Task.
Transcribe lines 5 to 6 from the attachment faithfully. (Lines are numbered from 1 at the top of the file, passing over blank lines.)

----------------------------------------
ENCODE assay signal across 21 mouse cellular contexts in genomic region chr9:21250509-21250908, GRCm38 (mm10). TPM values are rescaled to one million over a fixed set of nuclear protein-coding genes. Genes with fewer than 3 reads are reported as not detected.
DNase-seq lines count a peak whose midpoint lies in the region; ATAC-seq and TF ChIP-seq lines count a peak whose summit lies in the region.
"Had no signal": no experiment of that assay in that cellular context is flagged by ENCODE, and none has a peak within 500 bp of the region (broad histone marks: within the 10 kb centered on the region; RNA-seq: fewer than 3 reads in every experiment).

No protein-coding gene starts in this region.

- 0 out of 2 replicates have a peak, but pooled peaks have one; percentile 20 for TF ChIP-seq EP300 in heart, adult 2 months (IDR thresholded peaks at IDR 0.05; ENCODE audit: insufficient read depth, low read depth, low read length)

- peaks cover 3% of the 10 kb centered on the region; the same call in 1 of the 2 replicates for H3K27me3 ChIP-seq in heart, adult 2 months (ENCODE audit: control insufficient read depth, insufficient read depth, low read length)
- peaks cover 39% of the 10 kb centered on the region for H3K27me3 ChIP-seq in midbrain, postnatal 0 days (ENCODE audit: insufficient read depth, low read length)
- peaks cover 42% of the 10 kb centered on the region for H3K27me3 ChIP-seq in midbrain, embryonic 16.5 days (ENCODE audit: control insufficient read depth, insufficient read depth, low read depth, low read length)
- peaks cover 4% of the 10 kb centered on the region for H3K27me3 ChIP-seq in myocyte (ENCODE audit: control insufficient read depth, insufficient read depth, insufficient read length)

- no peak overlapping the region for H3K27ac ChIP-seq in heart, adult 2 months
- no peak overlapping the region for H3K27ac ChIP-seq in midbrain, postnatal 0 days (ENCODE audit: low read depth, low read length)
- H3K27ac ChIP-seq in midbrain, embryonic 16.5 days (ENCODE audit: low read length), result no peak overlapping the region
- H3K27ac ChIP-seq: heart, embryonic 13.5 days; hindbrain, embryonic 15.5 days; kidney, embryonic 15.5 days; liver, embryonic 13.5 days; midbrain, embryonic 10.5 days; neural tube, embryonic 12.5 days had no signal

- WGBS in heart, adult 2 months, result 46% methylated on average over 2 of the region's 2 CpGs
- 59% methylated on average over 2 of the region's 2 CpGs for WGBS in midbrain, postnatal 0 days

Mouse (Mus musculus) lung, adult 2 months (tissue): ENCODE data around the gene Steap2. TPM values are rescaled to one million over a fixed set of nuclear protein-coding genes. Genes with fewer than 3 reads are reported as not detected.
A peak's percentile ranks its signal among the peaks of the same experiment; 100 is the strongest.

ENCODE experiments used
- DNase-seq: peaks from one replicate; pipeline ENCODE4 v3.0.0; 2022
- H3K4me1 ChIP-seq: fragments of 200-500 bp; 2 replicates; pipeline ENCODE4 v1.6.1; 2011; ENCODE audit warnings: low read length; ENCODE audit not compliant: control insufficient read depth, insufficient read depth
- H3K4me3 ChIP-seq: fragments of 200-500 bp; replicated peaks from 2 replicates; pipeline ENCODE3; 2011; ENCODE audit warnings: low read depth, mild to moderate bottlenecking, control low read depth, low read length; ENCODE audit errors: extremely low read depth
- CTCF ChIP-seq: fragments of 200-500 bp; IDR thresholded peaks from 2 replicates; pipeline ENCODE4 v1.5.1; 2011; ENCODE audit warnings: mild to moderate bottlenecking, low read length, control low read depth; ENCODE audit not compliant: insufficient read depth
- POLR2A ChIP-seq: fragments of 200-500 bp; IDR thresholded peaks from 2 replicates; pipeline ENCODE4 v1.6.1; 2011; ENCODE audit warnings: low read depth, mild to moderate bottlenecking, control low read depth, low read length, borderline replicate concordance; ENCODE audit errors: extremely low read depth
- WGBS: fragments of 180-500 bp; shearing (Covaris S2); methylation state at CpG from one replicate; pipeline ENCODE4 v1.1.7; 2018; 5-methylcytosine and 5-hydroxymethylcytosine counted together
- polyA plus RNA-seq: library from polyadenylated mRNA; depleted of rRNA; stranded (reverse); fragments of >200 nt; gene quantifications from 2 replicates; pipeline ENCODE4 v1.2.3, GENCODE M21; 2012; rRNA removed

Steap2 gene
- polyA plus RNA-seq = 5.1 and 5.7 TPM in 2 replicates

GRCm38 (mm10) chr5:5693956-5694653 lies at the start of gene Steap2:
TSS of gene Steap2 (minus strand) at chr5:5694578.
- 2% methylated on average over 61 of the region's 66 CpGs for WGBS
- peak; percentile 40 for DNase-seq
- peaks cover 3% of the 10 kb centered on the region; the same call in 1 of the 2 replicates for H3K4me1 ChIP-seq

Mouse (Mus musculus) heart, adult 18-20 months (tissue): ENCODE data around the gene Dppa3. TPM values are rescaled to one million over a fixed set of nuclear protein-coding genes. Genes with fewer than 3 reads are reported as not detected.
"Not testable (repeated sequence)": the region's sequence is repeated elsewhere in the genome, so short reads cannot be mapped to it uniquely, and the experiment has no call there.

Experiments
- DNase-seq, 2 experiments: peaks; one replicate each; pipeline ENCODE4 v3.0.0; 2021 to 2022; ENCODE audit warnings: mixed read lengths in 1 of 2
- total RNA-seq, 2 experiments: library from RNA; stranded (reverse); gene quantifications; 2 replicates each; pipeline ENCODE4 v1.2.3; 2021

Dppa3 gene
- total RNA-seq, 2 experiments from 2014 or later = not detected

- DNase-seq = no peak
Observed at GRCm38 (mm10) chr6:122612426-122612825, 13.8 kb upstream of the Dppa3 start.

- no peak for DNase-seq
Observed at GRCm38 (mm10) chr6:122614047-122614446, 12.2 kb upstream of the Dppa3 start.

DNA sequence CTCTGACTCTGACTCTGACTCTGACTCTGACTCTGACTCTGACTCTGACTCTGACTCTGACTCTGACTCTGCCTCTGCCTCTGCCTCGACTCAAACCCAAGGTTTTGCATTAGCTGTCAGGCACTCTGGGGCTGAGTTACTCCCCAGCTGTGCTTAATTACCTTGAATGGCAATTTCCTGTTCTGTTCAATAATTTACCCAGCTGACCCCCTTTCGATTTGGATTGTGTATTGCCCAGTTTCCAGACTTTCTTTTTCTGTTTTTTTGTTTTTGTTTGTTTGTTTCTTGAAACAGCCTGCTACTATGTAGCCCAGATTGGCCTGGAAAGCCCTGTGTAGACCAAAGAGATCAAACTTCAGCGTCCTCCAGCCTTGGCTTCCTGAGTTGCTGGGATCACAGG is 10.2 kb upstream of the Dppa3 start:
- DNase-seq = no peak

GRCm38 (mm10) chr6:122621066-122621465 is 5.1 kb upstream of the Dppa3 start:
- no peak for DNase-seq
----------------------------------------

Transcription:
- 0 out of 2 replicates have a peak, but pooled peaks have one; percentile 20 for TF ChIP-seq EP300 in heart, adult 2 months (IDR thresholded peaks at IDR 0.05; ENCODE audit: insufficient read depth, low read depth, low read length)

- peaks cover 3% of the 10 kb centered on the region; the same call in 1 of the 2 replicates for H3K27me3 ChIP-seq in heart, adult 2 months (ENCODE audit: control insufficient read depth, insufficient read depth, low read length)